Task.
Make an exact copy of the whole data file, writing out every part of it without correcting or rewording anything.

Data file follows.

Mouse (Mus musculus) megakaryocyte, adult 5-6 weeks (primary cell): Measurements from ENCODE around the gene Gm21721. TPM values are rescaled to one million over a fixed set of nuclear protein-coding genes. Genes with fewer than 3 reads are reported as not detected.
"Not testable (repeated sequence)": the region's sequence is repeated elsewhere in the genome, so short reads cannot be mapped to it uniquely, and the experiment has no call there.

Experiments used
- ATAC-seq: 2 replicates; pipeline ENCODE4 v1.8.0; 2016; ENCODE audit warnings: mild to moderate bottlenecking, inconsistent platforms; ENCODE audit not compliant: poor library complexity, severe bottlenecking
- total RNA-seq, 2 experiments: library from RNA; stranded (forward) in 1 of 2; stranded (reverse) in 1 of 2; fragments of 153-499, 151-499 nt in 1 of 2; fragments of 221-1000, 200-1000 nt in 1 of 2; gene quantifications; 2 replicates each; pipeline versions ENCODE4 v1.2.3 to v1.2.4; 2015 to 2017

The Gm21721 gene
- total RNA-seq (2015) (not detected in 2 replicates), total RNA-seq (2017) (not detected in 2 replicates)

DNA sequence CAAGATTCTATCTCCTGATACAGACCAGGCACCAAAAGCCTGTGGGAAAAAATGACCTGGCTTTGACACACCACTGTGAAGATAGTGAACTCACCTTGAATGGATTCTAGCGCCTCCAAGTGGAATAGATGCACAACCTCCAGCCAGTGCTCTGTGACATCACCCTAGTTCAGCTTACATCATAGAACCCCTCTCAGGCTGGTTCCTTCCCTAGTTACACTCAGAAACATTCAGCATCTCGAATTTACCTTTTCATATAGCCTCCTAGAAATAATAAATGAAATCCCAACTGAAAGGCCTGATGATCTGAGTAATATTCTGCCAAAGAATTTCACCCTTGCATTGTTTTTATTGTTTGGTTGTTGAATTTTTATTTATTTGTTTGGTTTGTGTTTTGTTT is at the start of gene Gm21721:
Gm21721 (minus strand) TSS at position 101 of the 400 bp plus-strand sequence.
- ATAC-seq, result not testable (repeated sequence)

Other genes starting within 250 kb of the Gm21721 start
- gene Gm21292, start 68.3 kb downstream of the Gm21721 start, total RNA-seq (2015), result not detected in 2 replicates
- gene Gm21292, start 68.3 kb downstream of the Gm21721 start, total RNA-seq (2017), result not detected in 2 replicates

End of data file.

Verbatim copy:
Mouse (Mus musculus) megakaryocyte, adult 5-6 weeks (primary cell): Measurements from ENCODE around the gene Gm21721. TPM values are rescaled to one million over a fixed set of nuclear protein-coding genes. Genes with fewer than 3 reads are reported as not detected.
"Not testable (repeated sequence)": the region's sequence is repeated elsewhere in the genome, so short reads cannot be mapped to it uniquely, and the experiment has no call there.

Experiments used
- ATAC-seq: 2 replicates; pipeline ENCODE4 v1.8.0; 2016; ENCODE audit warnings: mild to moderate bottlenecking, inconsistent platforms; ENCODE audit not compliant: poor library complexity, severe bottlenecking
- total RNA-seq, 2 experiments: library from RNA; stranded (forward) in 1 of 2; stranded (reverse) in 1 of 2; fragments of 153-499, 151-499 nt in 1 of 2; fragments of 221-1000, 200-1000 nt in 1 of 2; gene quantifications; 2 replicates each; pipeline versions ENCODE4 v1.2.3 to v1.2.4; 2015 to 2017

The Gm21721 gene
- total RNA-seq (2015) (not detected in 2 replicates), total RNA-seq (2017) (not detected in 2 replicates)

DNA sequence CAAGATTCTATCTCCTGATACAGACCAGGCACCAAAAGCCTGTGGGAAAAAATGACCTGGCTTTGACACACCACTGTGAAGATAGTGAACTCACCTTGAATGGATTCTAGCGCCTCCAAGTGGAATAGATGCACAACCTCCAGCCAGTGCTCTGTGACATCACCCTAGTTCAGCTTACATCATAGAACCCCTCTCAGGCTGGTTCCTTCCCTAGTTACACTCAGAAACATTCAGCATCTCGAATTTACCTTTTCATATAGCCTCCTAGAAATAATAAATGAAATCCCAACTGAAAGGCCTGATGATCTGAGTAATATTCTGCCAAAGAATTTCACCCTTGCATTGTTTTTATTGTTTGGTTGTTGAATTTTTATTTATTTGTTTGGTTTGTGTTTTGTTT is at the start of gene Gm21721:
Gm21721 (minus strand) TSS at position 101 of the 400 bp plus-strand sequence.
- ATAC-seq, result not testable (repeated sequence)

Other genes starting within 250 kb of the Gm21721 start
- gene Gm21292, start 68.3 kb downstream of the Gm21721 start, total RNA-seq (2015), result not detected in 2 replicates
- gene Gm21292, start 68.3 kb downstream of the Gm21721 start, total RNA-seq (2017), result not detected in 2 replicates